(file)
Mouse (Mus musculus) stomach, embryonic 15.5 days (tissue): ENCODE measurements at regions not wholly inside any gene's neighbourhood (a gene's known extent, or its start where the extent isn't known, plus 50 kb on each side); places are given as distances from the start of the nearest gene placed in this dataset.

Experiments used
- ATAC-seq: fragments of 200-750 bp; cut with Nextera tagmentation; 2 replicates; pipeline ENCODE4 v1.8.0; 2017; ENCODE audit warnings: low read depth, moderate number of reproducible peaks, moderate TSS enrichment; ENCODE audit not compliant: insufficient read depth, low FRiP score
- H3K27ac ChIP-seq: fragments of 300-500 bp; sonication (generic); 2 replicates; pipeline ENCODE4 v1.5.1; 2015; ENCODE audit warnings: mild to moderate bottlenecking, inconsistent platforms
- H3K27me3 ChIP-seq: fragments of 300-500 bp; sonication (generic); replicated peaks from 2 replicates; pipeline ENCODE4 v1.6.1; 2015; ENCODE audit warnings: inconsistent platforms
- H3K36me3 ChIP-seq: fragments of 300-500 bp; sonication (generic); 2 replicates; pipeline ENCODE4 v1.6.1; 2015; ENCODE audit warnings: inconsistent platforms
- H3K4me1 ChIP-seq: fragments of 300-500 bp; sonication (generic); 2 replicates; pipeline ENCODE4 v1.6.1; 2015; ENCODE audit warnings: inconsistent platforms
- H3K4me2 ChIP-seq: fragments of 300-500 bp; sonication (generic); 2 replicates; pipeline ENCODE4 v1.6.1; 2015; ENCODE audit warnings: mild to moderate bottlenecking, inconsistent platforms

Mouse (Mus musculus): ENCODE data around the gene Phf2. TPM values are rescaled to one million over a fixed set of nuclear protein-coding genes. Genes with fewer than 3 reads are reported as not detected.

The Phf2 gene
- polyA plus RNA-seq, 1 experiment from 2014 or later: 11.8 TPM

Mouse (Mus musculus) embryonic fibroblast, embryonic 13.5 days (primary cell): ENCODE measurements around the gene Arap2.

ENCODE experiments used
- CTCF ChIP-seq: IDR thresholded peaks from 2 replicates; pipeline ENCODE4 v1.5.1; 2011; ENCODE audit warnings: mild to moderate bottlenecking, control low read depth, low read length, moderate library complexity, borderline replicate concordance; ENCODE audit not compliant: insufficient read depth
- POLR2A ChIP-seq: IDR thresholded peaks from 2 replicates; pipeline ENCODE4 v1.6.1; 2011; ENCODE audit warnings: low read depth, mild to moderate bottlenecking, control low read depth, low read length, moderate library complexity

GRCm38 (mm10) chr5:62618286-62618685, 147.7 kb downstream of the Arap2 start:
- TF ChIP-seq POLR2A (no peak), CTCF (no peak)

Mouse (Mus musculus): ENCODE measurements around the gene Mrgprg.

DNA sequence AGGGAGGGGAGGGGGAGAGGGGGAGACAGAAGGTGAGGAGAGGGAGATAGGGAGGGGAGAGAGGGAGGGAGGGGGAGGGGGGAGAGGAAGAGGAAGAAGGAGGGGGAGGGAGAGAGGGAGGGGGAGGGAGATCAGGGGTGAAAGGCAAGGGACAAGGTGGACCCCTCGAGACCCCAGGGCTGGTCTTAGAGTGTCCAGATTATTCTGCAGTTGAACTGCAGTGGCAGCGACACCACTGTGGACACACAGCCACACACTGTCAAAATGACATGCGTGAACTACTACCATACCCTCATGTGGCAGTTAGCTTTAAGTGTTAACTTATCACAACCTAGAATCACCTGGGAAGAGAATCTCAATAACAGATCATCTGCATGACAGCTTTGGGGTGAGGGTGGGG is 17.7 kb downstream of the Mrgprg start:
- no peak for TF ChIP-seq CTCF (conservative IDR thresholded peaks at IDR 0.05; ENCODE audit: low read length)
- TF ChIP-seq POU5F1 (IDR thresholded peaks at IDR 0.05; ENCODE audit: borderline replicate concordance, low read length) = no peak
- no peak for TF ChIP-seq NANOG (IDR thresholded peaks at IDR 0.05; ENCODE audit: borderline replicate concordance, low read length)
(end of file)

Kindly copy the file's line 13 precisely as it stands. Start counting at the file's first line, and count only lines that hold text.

ENCODE experiments used